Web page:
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Your web resource on Hymenoptera Chrysididae and Macrophotography

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Once prepared, the specimen can be parked in an entomological box, with the similar ones, but one last component it still lacking: the identification label. Such label is written by its identifier, the entomologist who recognizes it on the basis of its diagnostic characters and assigns it to a known species. Therefore, the last pinned label should report the following info: Genus species Author, sex, identifier and year, i.e. Chrysis ignita L., ♀, C.Darwin det., 1980). When more determination cards are present on the same spacimen it means that the specimen has been examined and revised by many specialists, each one leaving his own taxonomic opinion. Generally, the last temporal diagnosis is the most reliable, reported on the lowest label.

Some chrysidids

 

OcularsThe procedure of identification of a specimen is executed by a specialist who receives the material by a collector. After some time, he returns the material and keeps some specimens for his own collection, as an "honorarium" for his performance. The identification is performed using a stereoscopic microscope and through a critical comparison between what is seen and what is written in the determination keys.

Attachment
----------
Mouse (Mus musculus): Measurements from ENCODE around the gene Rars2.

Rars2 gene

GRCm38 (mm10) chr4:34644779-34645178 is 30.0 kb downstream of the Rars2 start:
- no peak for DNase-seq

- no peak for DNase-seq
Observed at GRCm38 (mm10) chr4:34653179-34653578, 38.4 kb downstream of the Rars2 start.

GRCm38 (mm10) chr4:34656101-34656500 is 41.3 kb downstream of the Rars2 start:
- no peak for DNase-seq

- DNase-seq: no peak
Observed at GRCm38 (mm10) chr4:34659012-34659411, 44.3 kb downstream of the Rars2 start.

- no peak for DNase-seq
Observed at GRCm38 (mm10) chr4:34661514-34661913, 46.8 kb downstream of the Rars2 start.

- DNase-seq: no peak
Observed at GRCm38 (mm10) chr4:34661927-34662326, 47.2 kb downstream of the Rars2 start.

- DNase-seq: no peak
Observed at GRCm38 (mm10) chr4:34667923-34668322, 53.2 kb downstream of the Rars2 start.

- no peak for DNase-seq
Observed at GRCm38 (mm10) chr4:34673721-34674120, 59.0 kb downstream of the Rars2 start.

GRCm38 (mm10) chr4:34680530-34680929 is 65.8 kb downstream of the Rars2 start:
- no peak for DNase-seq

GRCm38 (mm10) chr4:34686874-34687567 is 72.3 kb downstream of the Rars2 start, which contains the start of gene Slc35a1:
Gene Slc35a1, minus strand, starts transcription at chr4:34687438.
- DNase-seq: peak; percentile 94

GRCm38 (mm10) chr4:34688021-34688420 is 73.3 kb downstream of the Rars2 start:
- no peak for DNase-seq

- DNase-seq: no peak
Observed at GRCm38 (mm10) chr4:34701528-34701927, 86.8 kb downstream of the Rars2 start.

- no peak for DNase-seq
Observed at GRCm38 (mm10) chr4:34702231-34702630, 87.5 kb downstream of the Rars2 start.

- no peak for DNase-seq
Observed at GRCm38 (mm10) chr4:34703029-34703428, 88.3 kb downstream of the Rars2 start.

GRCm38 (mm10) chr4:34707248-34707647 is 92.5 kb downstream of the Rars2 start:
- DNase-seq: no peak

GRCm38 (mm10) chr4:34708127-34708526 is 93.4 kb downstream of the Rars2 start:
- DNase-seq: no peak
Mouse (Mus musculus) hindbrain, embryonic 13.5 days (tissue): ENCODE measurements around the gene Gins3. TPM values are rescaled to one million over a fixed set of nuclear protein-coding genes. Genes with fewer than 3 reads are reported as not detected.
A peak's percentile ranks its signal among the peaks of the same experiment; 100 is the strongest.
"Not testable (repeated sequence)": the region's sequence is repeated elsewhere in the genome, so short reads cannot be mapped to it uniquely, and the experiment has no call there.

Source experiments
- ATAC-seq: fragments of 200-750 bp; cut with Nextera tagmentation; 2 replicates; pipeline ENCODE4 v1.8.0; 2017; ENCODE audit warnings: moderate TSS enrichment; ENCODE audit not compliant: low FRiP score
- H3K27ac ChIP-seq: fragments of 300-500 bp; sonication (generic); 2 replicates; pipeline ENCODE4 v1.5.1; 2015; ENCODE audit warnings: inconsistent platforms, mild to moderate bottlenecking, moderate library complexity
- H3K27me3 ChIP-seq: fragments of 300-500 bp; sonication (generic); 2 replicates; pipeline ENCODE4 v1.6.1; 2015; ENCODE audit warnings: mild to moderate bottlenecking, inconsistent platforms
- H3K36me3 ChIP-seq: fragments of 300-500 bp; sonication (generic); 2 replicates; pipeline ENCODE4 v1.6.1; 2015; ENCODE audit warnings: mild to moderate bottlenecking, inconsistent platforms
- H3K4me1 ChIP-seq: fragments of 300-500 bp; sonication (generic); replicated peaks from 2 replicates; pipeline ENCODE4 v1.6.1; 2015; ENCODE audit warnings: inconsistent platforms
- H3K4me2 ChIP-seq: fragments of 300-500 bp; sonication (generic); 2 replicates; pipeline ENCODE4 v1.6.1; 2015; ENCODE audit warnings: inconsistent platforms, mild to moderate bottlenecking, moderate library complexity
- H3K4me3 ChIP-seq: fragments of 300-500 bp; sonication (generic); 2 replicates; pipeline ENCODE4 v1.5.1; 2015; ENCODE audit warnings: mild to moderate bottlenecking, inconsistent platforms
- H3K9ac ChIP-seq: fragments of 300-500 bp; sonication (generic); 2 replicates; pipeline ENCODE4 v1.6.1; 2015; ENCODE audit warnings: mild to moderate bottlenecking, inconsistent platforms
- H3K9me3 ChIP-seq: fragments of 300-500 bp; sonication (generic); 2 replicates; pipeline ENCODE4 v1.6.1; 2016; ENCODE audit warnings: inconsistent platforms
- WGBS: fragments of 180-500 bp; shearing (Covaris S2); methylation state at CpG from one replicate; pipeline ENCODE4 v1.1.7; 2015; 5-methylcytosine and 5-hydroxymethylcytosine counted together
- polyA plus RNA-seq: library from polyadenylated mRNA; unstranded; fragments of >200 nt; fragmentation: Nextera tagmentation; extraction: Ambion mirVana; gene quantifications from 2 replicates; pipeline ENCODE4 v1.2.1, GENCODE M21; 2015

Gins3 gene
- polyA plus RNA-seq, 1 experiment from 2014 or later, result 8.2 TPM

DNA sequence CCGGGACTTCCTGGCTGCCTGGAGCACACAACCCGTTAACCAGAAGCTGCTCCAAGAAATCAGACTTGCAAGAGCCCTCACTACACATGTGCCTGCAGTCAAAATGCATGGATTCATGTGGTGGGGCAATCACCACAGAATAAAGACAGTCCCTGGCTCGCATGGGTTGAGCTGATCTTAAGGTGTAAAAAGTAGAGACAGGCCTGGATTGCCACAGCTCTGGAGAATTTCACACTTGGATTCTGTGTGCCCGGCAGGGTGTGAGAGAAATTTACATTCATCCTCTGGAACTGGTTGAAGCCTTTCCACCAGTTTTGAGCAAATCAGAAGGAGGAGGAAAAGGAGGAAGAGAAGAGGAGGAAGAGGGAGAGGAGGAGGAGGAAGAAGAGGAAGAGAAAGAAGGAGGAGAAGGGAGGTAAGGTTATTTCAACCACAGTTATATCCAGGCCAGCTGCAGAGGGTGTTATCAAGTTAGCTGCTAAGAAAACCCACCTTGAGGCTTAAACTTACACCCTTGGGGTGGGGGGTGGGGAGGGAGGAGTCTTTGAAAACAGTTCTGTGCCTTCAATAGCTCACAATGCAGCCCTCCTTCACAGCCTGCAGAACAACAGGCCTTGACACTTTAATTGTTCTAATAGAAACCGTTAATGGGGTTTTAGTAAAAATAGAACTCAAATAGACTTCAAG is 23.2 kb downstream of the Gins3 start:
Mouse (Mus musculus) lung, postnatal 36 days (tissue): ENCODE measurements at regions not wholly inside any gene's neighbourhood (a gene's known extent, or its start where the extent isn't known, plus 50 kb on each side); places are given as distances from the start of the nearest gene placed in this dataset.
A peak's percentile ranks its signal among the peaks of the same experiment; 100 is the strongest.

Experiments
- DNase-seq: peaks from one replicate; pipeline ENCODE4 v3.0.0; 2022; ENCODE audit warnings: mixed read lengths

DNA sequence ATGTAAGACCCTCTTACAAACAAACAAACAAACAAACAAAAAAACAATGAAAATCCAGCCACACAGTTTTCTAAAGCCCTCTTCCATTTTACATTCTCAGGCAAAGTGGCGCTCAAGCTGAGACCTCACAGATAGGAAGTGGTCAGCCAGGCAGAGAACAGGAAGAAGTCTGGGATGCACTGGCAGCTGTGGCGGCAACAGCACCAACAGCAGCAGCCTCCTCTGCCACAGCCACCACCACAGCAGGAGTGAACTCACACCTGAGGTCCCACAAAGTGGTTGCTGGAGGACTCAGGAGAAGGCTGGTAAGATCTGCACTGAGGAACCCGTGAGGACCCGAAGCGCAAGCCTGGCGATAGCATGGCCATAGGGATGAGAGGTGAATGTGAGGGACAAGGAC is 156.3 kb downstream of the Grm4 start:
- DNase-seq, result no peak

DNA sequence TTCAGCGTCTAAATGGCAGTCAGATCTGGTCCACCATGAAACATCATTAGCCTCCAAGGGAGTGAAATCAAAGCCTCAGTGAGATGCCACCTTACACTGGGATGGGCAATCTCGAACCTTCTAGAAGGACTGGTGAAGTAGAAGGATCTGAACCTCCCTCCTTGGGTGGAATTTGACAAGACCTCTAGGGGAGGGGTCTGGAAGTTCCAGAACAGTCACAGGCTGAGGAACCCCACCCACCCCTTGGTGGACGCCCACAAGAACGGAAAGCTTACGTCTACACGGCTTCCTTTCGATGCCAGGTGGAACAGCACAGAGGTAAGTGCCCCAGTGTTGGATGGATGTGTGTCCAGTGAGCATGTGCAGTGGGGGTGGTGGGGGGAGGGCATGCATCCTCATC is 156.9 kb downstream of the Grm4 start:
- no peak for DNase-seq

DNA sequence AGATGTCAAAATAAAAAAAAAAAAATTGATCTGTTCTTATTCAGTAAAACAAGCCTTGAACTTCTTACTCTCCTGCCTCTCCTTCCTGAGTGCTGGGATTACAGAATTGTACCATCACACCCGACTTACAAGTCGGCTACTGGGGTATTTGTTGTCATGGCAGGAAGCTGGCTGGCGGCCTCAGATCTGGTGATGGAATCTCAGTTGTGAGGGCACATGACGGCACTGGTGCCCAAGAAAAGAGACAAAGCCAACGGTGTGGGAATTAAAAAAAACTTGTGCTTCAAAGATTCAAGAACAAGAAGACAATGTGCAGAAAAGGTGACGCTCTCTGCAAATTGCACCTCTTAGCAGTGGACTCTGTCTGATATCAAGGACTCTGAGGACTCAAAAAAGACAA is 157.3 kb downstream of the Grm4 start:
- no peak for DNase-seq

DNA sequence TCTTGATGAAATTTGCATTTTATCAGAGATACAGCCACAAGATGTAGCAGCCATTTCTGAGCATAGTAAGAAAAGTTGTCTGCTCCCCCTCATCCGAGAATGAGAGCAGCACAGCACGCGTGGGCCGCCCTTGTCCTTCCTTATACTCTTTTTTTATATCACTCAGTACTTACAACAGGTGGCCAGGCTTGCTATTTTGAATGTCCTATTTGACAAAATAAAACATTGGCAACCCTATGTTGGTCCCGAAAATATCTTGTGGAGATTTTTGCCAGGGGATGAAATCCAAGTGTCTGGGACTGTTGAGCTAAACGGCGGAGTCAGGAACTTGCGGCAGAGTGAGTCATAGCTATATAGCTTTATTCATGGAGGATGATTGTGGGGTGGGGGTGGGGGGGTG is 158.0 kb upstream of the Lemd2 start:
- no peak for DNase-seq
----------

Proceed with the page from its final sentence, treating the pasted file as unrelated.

Móczár (1997) wrote: « Most species of Cleptes [but this could be extended to the whole Chrysididae] are rare and their colour and sculpture show a great variety even within populations. The main reasons behind it are the cleptoparasitic lifestyle and the microclimatic circumstances which influence individual development. Thus, their classification is sometimes uncertain. »

The main determination keys for Chrysididae have been supplied by the following Authors: W. Linsenmaier, L. Móczár, L.S. Kimsey and R. Bohart (see the Literature page). Chrysis.net reports a

 

For citation purposes
Agnoli G.L. & Rosa P., Chrysis.net website, interim version 01-Jun-2012 , URL: http://www.chrysis.net/.